Yellow Pages Directory Inc

Month: March 2018

Late ‘Batman’ Star Adam West Used Yellow Pages to Prank Caped Crusader Fans

by Christopher Boyle


NEW YORK - Unless you’ve been living under a rock for the last 50 years or so, it’s safe to say that almost everyone knows of the infamously campy 1960’s Batman television show. Unlike modern portrayals of the Caped Crusader, the 60’s Batman was a much lighter, humorous, and family-friendly take on the DC Comics superhero that later went on to achieve cult status and catapult star Adam West into the status of a true pop culture icon.


Over the years, the popularity of the 60’s Batman show has continued unabated, thanks to widespread television syndication and especially the willingness of Adam West to embrace the silliness of his most well-known role, often appearing at fan conventions and in guest roles on TV shows poking fun at his time under the mask and cape. But, much like Batman’s arch-enemy The Joker, West himself was a bit of a prankster at heart as well, and it was discovered after his 2017 passing that he had used his local Sun Valley, California phone book – West and his wife Marcelle maintained homes in Los Angeles and Palm Springs, but spent most of their time at their ranch in Ketchum, Idaho – as a way to play an innocent-yet-ingenious practical joke on anyone who may have decided to try and track down the late star’s home address for an unannounced visit.


It all starts with a causal glance through the Sun Valley Telephone Pages directory; when opening up the book and flipping to the “W’s” to look up the name “Adam West,” the reader will notice that, in lieu of a corresponding phone number, the listing would instead note, "See Wayne, Bruce (Millionaire)." Of course, most people would simple get a good chuckle at the ingenuity of Mr. West, realize that they’ve been had, close the book, and move on. But for those that were undeterred and willing to press on, they would soon realize that the joke goes a wee bit deeper.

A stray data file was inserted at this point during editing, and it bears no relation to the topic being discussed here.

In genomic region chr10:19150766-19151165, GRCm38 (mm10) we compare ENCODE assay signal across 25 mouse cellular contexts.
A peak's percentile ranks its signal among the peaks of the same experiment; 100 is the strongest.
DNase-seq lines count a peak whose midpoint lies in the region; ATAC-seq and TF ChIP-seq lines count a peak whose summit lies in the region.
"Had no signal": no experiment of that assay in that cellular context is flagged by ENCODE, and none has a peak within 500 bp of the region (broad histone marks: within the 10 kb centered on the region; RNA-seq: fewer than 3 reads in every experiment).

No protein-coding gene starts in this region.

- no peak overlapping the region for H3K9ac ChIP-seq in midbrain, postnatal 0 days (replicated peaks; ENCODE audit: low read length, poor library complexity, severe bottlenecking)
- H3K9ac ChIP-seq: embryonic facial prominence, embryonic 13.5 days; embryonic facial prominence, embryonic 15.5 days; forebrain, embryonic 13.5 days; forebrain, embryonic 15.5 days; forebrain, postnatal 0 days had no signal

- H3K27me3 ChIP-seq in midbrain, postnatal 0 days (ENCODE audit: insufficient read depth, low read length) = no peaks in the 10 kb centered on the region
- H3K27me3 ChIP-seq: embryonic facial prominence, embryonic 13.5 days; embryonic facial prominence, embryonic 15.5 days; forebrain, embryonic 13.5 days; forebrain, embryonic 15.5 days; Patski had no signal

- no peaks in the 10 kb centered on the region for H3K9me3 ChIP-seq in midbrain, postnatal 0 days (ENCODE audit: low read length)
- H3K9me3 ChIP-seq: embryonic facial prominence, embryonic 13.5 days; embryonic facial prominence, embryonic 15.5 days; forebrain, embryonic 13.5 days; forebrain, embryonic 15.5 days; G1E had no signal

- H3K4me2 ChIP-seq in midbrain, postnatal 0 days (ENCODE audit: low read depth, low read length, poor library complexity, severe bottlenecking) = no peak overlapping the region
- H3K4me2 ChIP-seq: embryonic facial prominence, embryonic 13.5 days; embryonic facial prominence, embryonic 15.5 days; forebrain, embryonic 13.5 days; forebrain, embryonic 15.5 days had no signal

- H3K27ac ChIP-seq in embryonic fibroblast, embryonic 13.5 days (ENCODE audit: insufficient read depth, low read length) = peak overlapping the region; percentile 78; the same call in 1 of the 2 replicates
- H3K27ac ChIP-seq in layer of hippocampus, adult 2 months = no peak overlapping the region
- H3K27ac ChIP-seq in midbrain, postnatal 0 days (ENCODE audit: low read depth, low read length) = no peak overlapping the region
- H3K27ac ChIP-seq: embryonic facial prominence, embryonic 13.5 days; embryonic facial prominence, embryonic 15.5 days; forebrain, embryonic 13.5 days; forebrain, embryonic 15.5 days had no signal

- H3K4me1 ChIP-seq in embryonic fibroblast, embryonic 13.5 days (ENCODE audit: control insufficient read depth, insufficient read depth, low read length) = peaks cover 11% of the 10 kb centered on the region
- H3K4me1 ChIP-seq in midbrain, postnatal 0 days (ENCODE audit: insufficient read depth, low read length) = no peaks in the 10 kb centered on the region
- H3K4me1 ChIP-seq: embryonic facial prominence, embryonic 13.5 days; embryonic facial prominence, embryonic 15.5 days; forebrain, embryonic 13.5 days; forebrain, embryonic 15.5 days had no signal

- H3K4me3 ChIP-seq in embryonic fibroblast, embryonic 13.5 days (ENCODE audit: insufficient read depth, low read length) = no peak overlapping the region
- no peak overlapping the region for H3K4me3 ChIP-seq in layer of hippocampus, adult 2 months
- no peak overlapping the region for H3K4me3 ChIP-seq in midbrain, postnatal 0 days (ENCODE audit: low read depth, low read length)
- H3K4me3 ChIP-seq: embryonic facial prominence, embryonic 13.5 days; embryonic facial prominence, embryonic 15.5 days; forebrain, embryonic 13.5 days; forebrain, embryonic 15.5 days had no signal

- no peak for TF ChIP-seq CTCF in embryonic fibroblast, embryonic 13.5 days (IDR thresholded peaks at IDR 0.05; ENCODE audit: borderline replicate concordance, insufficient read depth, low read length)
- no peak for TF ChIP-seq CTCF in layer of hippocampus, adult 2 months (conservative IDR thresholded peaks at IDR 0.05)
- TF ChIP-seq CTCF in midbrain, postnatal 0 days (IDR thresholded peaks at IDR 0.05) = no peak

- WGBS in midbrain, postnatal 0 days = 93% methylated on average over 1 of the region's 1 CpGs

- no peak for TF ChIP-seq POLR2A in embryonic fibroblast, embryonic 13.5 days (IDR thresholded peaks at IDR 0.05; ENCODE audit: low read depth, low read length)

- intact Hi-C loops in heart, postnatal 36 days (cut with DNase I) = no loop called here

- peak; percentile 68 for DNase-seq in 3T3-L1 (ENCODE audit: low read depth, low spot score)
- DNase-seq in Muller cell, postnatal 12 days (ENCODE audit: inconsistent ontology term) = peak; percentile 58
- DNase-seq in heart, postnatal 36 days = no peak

Taking the second step and going on to look up "Wayne, Bruce (Millionaire)" in the Sun Valley Telephone directory then takes you a listing that instructs you to "Please consult Crime Fighters in the Yellow Pages." From there, of course, you would need a copy of the Sun Valley Yellow Pages directory to proceed; for those in possession of it, a quick scan to the “Crime Fighters” category page leads to a single listing that, in turn, tells readers to simply "See Batman.” And for those who continue from there – and, after all of that intrigue and effort, who wouldn’t? – they will discover, shockingly enough, that the “Batman” listing tells readers to refer back to – you guessed it – Adam West’s original listing, and the circle is now complete.


While the print telephone directories and the Yellow Pages in particular have been getting a great deal of flack in recent years for their many shortcomings when compared to their digital/online counterparts – including their negative environmental impact and inefficient, out-of-date information – it’s nice to see that they’re still getting some positive use while they’re still in circulation. Plus, it would be much harder – practically impossible – to pull off a practical joke of this caliber using the Internet, as given the number of options users have when it comes to phone directories, it would be difficult to get them to consult the right ones each time. So kudos to Batman himself, the late, great Adam West, for taking full advantage of the print medium to relay a fantastic prank upon the unwary and giving his many fans a fond farewell along with a final, lighthearted chuckle.

Using Online White Pages Searches to Perform Reverse Phone Number Lookups

by Christopher Boyle


NEW YORK - We’ve all done it- we’ve dug into our pockets and fished out our cell phones only to realize upon swiping open the screen that we’ve missed a phone call or two; despite being certain that we had the phone on vibrate, the everyday distractions that life offers may have drawn our attention away from that vital moment when someone – or something – was trying to get in touch with us. But there are also the times that we DO notice our phones ringing and sometimes, the caller behind that ring may be originating from a number we don’t recognize. Do you answer it or let it go to voicemail? What if they don’t leave a voicemail? How do you figure out who just called, short of calling this unknown number back?